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In the Year of the Pig 

Aaron Smithers' Carrboro home brims with media. LPs and CDs, box sets and old concert bills—they're scattered in corners and stacked on shelves.

That profundity of information is reflective of his five-piece skuzz-noise-metal-jazz-rock-whatever band, In the Year of the Pig. The band's members combine seemingly infinite streams of music references, occurrences and obsessions, churning out heavy music that begs to be experienced viscerally (play it loud) and examined studiously (listen again and again).

We gathered four of the bandmates—Dave Cantwell, David Harper, Smithers and Lincoln Sward; missing is drummer Jenks Miller—to explore the roots of their debut album, Jamn, by listening to the albums of others.

NEU!, "NEGATIVLAND"
[from Neu!, 1972]

[Klaus Dinger, the drummer of Neu! and, at one point, Kraftwerk, was the great architect of the driving Krautrock beat; Neu! worked around that beat with drones and bursts of noise.]

AARON SMITHERS [BASS/ VOCALS]: I've listened to a lot of Neu! I listened to Stereolab, and I listened to Neu!—next, you know?

LINCOLN SWARD [BASS]: I don't know anything about these guys.Who are these guys?

AS: It's Krautrock. One of our longest songs has a Klaus Dinger beat. That's what Jenks plays in that song the entire time, and we talked about it like that: "Play a Krautrock beat." And a lot of our extra guitar work is very much influenced by that. We have a hard time maintaining as much consistency as Neu!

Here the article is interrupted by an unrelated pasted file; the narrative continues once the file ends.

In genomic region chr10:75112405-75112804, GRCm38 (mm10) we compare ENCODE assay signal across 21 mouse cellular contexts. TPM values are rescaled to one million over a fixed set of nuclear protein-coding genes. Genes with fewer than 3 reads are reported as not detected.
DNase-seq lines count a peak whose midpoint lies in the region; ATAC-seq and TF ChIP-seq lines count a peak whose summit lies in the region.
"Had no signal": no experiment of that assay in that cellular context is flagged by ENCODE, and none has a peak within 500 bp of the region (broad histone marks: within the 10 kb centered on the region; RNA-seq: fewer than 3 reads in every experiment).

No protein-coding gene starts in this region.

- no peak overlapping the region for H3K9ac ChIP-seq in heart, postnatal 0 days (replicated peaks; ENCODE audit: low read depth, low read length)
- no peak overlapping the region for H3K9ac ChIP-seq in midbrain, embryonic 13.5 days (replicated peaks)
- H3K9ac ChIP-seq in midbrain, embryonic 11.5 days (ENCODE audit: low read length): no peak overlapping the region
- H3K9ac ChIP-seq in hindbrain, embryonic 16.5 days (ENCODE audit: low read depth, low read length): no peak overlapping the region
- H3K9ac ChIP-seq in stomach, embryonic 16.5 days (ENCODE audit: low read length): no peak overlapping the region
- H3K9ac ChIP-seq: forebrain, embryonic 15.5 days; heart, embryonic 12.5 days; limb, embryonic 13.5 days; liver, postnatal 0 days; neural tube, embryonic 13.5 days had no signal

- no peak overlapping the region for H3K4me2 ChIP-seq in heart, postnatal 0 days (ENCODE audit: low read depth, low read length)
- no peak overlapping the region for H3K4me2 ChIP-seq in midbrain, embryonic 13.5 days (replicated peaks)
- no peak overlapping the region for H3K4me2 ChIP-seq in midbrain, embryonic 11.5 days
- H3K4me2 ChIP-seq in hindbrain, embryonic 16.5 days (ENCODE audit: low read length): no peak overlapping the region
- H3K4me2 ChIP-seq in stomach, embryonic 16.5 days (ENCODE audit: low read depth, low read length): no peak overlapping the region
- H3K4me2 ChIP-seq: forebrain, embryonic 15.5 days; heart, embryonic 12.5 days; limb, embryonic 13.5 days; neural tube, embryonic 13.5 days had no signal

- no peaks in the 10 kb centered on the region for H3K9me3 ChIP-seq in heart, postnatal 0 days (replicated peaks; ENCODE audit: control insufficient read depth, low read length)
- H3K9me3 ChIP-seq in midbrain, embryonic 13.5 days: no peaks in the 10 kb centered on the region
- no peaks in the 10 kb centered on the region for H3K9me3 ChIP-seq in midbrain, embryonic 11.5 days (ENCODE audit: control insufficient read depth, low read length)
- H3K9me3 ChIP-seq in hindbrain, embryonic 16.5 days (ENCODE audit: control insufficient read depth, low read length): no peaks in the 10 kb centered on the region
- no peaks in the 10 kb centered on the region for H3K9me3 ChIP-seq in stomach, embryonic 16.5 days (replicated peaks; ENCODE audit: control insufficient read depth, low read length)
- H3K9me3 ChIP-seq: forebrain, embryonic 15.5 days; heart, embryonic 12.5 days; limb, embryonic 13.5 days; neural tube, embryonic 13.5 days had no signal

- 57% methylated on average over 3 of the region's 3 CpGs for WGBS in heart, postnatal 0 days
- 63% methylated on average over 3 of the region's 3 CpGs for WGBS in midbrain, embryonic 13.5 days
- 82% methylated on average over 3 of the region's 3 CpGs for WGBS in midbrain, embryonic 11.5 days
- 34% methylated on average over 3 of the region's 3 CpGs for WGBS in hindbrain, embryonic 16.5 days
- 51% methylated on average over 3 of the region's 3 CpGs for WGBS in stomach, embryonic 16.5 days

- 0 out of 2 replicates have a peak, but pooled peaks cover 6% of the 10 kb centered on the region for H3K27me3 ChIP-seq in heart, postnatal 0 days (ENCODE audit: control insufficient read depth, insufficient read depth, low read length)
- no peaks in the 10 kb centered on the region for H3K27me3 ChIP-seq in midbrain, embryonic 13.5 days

DAVID HARPER [GUITAR]: In terms of doing the same thing from one second to the next.

AS: It's a strange thing and a difficult thing to be influenced by and play like now because of the way Krautrock music is so prominent in a varierty of styles now.

INDEPENDENT WEEKLY: Jenks and Aaron talked about using this beat for a song. How much was everyone else in the band aware that this sort of rhythm is what the song was based upon?

LS: Not at all.

DAVE CANTWELL [DRUMS]: Jenks had discussed it because he'd said, "I'm going to play this Krautrock beat and you just go nuts." That was kind of the idea, so I said, "OK, that sounds good." After a while, it sort of became somewhat structured to the point where it is now, where I know what is gonna happen. But he is over there holding down the fort, as it were, and it's awesome to hear him going on like that. My role is to play against that. There are parts where I'm deliberately trying to subvert the tempo of the song. I'm not trying to mess anyone up, but I am trying to play against it and make it obvious that it is not with the beat. I will do drum fills that are not in the same tempo, that are not in any measure that would fit into what he is doing.